Kamehameha Schools makes the right move


POSTED: Tuesday, August 11, 2009

Kamehameha Schools has been embroiled in controversy for more than a decade, back to the days when it went by the moniker Bishop Estate. Nothing provides more evidence that the institution has turned to the future than its decision to embark on an ambitious, $100-million learning center in Leeward Oahu, a poverty-plagued area that is home to the state's largest concentration of native Hawaiians.

With the help of an initial donation of 66 acres in Makaha Valley by the Weinberg Trust and an investment company headed by developer Jeffrey R. Stone, Kamehameha Schools plans to erect a Learning Innovation Complex. It may be the institution's biggest project since it began moving into its Kapalama Heights campus in 1930.

The project is expected to be developed over the next five to 15 years, eventually replacing the Weinberg-Stone entities' Makaha Valley Country Club. The plan also features housing and community development by the state Department of Hawaiian Home Lands on an adjoining 234 donated acres, including the golf course itself. Ironically, while Kamehameha Schools is the state's largest landowner, it has no land on the Waianae Coast.

The Makaha Valley project should fulfill in a large way what was said to be the commitment by Dee Jay Mailer, the schools' chief executive officer, to Kamehameha's plan to provide more outreach and education to native Hawaiian children. The center is to act as a laboratory for teachers and a site for supporting education for Hawaiians from birth through adulthood. A special focus will be on those said to be the most in need — preschool children.

“;It's as though a dream was coming true,”; Mailer told the Star-Bulletin's Susan Essoyan. Mailer said the schools “;are building on the strength that already exists in those communities, from Kapolei to Kaena Point. It is about using our resources to help build capacity throughout that coast, building up the existing schools.”;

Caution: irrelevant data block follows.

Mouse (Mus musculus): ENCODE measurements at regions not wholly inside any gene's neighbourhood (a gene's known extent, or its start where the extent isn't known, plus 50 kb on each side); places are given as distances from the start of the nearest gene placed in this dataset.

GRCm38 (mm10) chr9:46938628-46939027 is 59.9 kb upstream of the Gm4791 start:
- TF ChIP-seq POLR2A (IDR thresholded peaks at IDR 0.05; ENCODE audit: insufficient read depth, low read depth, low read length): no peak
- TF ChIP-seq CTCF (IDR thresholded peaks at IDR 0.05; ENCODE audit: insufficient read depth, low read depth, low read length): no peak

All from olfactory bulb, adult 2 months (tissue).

Kamehameha Schools now serves 5,400 of the state's 75,000 Hawaiians of school age, and Mailer pointed out that it would be unrealistic to try educating all of them as full-time Kamehameha students. The learning complex appears to be aimed at enhancing education for those not in attendance at its campuses.

Mailer, a 1970 Kamehameha graduate, was named to her position in 2003 to bring what trustee J. Douglas Ing hoped would be “;closure to years of controversy and crisis.”; Gone are the days when the then-Bishop Estate was mismanaged by trustees politically-picked by the state Supreme Court and given commissions of close to $1 million a year.

The schools are expected to continue defending its controversial Hawaiians-only admission policy. For the time being, that issue can be put aside as Kamehameha justifiably exudes enthusiasm about taking a major step toward fulfilling the mission of Bernice Pauahi Bishop.